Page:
For those of you who generated the healthcare data via Excel, the biggest hurdle in sending the data electronically via the UI channel is figuring out how to convert your excel data into xml. Excel has a way of doing this conversion, but only if the schema is simple. Unfortunately, the government’s schema is not simple because there are so many different possible ways of generating the data and there are many data points to convert.
But xml isn’t the only thing you have to figure out. There are a few other security and technical related things you need to do when sending the data to the government. One is generating a unique code called the UUID, which together with the TCC code and other elements, form a unique identifier UTID each time you transmit data to the government. I think you have several options for generating the UUID: 1) you can find a site that will generate a UUID code for you; 2) you can open Powershell using the Start button and type in the command [guid]::NewGuid() (some Windows have Powershell loaded; 3) open the cmd program using the Start button and type in powershell -Command “[guid]::NewGuid()”; and 4) I thought I had saved a file with a macro and some formulas to create a UUID function. Somewhere out on the Internet somebody wrote a macro to generate the UUID. If I understand correctly, based upon the sample UUID the government had in their guidelines, we are to generate a version 4 UUID which is based upon random numbers. Specifically, we are to generate a UUID based upon the IETF (some internet engineering group) RFC 4122, using version 4 methodology. There are 5 versions or variant of this UUID but the example the government provided looks like variant 4. The result will be a 36 digit code (4 digits will be hyphens) much like xxxxxxxx-xxxx-Mxxx-Nxxx-xxxxxxxxxxxx, where M is always 4 (for variant 4) and N is always 8, 9, A or B. This UUID will go into the Manifest file along with the TCC and other elements.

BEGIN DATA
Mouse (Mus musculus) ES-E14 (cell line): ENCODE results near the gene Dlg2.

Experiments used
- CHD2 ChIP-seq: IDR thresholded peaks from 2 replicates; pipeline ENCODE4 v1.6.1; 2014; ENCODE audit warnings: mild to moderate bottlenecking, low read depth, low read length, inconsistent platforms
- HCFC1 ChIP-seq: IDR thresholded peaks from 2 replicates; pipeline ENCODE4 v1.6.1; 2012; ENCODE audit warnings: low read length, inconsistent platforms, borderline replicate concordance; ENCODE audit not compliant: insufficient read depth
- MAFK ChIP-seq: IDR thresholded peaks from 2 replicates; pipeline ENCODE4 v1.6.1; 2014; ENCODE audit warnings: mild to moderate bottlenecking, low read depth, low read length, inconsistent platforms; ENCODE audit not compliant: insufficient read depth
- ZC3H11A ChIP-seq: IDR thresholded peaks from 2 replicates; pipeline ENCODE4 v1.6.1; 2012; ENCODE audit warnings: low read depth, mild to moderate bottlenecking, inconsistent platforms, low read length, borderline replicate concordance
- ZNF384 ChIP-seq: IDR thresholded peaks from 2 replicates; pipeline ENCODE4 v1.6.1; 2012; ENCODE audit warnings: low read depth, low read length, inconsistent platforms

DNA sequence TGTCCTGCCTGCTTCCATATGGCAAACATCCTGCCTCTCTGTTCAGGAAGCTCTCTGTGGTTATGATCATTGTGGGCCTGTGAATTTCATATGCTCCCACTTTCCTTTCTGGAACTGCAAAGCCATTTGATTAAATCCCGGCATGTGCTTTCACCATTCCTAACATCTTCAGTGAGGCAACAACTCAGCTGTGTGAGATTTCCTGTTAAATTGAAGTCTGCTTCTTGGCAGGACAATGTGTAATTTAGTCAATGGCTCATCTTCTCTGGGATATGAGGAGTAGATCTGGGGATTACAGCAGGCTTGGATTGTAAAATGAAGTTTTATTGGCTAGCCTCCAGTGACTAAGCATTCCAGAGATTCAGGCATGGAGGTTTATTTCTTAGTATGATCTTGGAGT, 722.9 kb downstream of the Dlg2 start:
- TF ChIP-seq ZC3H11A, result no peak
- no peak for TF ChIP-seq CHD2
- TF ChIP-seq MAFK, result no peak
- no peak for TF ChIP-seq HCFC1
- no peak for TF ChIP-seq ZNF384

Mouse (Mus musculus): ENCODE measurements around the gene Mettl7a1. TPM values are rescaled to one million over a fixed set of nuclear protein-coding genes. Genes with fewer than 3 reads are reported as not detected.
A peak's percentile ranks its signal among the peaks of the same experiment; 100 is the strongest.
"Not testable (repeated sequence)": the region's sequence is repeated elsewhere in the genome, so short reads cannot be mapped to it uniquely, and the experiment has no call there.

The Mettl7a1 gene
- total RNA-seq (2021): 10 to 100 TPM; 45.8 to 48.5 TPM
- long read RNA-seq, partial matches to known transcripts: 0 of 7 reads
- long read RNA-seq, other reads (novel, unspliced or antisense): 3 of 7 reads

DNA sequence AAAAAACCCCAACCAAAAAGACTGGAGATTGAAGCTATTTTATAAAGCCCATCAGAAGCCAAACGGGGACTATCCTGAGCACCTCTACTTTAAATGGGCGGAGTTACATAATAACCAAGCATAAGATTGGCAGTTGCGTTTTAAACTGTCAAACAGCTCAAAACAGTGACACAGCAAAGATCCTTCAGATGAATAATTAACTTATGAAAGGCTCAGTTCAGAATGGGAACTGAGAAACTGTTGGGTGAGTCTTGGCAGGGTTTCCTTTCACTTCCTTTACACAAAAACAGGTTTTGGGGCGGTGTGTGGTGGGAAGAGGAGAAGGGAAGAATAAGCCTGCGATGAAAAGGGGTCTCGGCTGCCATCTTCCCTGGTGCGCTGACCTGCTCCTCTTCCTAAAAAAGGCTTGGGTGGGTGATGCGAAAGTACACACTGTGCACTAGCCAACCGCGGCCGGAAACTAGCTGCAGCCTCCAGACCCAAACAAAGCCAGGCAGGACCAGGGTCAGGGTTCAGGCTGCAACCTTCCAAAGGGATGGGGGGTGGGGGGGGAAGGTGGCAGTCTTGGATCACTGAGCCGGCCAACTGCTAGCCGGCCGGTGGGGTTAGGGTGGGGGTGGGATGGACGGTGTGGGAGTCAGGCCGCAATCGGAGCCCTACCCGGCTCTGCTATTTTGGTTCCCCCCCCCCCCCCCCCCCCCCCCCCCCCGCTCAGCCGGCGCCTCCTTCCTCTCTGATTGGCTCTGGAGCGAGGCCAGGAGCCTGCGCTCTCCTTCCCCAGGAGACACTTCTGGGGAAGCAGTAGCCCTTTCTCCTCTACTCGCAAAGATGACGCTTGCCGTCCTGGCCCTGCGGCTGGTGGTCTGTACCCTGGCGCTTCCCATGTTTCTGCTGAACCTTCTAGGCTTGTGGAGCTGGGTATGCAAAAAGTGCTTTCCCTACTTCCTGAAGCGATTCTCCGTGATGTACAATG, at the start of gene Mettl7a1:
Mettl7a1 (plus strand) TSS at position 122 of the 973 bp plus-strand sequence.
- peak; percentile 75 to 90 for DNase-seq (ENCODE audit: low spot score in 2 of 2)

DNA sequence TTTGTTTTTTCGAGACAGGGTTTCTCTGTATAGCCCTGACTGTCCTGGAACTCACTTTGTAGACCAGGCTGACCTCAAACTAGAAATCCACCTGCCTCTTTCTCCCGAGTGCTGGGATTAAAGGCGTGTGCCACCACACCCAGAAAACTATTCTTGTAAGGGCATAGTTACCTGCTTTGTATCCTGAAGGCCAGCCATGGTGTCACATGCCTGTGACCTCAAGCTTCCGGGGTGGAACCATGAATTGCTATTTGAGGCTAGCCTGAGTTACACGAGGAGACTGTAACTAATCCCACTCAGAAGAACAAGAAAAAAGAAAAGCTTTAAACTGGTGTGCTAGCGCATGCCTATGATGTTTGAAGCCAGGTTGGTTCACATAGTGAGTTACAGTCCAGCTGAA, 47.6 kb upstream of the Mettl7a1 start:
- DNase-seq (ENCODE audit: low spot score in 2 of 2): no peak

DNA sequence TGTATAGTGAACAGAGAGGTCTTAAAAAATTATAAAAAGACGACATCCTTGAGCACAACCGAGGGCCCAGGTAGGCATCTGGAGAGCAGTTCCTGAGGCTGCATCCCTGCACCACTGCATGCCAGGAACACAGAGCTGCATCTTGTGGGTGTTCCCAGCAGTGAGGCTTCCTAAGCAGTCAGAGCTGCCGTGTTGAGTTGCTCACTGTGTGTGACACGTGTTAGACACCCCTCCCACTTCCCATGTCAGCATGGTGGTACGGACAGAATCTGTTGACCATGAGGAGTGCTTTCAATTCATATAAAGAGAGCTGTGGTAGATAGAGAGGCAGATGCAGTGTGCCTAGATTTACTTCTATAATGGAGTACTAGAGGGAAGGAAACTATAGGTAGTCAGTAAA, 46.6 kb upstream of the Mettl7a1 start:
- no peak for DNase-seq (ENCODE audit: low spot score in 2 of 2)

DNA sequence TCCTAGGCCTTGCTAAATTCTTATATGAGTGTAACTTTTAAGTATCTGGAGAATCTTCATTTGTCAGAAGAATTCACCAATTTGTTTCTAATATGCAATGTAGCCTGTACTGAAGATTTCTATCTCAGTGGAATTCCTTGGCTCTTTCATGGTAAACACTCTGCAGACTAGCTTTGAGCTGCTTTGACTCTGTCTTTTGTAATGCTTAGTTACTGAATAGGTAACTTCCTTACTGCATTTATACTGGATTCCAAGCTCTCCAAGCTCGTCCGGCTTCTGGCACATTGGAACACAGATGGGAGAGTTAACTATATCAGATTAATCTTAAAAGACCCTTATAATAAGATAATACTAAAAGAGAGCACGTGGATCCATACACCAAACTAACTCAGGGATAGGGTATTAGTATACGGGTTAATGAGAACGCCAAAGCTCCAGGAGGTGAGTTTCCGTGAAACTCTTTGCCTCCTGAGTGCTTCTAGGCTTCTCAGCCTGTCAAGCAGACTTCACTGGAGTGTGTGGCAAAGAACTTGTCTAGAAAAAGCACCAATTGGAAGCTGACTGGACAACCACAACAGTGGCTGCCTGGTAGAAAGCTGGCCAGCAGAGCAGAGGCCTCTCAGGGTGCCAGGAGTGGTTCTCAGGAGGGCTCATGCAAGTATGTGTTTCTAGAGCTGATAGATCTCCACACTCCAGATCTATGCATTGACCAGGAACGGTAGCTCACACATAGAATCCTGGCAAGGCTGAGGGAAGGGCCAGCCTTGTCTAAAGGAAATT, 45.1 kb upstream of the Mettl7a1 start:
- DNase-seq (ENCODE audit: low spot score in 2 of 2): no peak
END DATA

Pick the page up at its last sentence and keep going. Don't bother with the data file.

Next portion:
The other thing we need to prepare for is doing the Checksum on the Form Data file. The checksum will help the government determine if the file got corrupted during the transmission of the data. It’s a quasi security thing. The easiest way to do that, for those with Windows, is to use the CertUtil function that should already be loaded onto your machine. You can do a search to see if it pops up. If it does, then go to the cmd by running it from the Start button. Once you are in that black screen, type in CertUtil -hashfile c:\……..\file.xml MD5 where c:\….\ describes the path of your file that you want to do the checksum. Write down the code that gets generated and put it in the Manifest xml file.
I’m certainly learning a lot of new things with this project: first xml, then UUID and finally checksum. It’s been interesting so far.